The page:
Horticulturist: Salary and Career Facts

Horticulturist can have a range of duties, including plant research and landscaping. Continue reading for more information about job duties, education options, voluntary certification and potential earnings. Schools offering Floral Design degrees can also be found in these popular choices.

What is a Horticulturist?

Horticulturists care for and maintain the health of plants lawns. They're responsible for any watering, pruning, fertilizing and breeding that needs to be done. They mostly work outdoors and are employed by nurseries, and landscaping and plant science entities. They must have plant identification knowledge, and in some cases, documentation skills.

Below may be important information that contains details to becoming a horticulturist.

Degree Required Bachelor's degree, master's preferred
Education Field of Study Agriculture
Key Duties Plant and soil studies
Job Growth (2014-2024) 5-8%*
Median Salary (2015) $39,495** (horticulturist)

Source: *O*Net Online, **Payscale.com.

What Are the Job Duties of a Horticulturist?

As a horticulturist, you can work in many different vocations including research, farming, landscaping and floral design, making your duties relative to the occupation you choose. You often produce, propagate, breed, plant and maintain plants of all kinds. In this profession, you might grow vegetables, fruits, nuts, shrubs, trees, flowers or other plants for research and experimentation. You'll prepare the ground for the planting season and may actually discover how to genetically alter plants so they can grow in less-than-ideal conditions. You could choose grow organic foods to sell or create a landscape design business.

What Education is Required?

Depending on your chosen career, you can earn an associate, bachelor's, master's or doctorate degree in horticulture or a related field. Some professions may not have educational requirements, though a degree program provides you with foundational and specialized training that often aids in employment entry and advancement. Horticulture programs include courses in biology, chemistry, genetics, mathematics, technology and plant science. Many horticulture programs offer concentrations, including business, crop nutrition, plant propagation, landscape design or floral design.

Entry-level or manual agricultural jobs generally require less formal education. Learning to identify, grow and care for plants help you to succeed at jobs in a nursery, farm or as a research assistant. Bachelor's degree programs introduce you to topics in soil sciences, management methods and ecological studies that typically qualify you for many horticultural jobs. Graduate-level education might be required if your interests lie in advanced scientific research or academia.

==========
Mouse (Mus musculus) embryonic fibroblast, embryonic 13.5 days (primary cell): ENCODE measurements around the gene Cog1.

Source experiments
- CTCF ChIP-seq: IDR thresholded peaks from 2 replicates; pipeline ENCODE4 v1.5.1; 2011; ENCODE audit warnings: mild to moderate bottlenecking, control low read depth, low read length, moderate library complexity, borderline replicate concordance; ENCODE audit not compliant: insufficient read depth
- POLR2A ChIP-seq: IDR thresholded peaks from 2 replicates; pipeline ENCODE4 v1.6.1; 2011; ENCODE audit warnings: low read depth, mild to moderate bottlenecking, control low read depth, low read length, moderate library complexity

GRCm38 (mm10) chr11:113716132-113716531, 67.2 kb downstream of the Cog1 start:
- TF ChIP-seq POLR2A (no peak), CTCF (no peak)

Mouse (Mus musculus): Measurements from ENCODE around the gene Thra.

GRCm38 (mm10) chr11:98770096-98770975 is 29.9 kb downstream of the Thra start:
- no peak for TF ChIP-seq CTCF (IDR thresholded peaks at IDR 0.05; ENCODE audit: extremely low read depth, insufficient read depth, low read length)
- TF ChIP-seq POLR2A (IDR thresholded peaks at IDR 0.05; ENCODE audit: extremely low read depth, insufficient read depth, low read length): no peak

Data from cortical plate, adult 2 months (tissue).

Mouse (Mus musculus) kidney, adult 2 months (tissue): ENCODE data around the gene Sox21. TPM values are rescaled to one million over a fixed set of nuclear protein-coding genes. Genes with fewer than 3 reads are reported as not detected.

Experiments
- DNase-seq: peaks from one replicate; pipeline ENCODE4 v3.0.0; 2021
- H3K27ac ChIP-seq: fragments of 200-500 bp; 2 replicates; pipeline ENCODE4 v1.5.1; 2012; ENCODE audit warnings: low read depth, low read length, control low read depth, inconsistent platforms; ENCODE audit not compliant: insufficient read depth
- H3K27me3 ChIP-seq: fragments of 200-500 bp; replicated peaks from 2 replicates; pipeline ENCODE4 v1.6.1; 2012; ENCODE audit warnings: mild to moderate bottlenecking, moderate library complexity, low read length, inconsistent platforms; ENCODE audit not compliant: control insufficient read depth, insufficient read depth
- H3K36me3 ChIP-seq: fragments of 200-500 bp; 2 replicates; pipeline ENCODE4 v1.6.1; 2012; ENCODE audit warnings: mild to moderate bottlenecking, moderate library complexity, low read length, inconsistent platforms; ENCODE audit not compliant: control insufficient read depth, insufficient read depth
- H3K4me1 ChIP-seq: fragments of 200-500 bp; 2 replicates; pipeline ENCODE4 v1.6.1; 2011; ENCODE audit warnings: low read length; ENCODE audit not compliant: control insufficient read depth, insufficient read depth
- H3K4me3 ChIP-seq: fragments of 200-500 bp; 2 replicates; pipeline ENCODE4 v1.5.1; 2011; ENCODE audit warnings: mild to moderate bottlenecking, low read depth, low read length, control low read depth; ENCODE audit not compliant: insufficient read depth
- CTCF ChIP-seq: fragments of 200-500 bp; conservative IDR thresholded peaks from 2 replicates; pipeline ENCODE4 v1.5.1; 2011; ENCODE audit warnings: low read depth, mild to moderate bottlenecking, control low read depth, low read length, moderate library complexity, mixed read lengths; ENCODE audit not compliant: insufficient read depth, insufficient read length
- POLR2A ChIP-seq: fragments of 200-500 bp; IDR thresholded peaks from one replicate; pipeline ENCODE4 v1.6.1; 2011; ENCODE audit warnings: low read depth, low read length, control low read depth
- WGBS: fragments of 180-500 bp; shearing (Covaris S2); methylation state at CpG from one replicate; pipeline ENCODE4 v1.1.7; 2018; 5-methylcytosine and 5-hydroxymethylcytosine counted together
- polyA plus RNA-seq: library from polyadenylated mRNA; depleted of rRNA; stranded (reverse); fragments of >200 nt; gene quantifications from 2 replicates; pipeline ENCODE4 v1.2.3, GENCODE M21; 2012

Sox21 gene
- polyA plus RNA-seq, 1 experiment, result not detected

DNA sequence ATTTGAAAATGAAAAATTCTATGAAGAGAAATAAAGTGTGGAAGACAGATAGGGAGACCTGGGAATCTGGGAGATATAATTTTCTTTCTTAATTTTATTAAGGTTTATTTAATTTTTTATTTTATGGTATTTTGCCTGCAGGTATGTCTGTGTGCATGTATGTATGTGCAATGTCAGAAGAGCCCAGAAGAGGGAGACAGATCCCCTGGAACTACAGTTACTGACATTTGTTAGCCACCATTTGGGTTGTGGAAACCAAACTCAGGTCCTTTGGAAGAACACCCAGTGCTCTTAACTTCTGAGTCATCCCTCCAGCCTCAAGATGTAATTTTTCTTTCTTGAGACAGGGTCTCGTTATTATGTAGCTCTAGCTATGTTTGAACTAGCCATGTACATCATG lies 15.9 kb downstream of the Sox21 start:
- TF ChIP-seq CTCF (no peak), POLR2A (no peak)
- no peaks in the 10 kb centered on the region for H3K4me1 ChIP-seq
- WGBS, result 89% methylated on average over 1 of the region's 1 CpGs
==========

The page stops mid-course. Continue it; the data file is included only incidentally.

Is There Certification Available for This Career?

The American Society for Horticultural Science (ASHS) offers the Certified Professional Horticulturist program (www.ashs.org). This program is voluntary and usually not required by employers. However, certification can serve as proof of your abilities and might be valuable in helping you find employment. The ASHS program tests your knowledge of plant production, handling, monitoring, testing and problem diagnosis, in addition to practical application in landscape design, business management and landscape maintenance. To qualify for the program you must have at least five years' experience in the field and a bachelor's degree, though a graduate degree decreased the experience requirement.

How Much Could I Earn?

According to PayScale.com, the median annual salary for horticulturists was $39,495. The range of income is $23,166 - $54,398. Entry-level workers earned about $31,000.

What Are Some Related Alternative Careers?

Some related careers include nursery workers, nursery/greenhouse managers, and landscaping/grounds-keeping workers. Nursery workers cultivate plants and trees, and usually have only a high school diploma. Nursery/greenhouse managers typically have a bachelor's degree and oversee harvesting operations for plants and trees. Landscaping/grounds-keeping workers are responsible for maintaining and grooming plots, and have no formal education.

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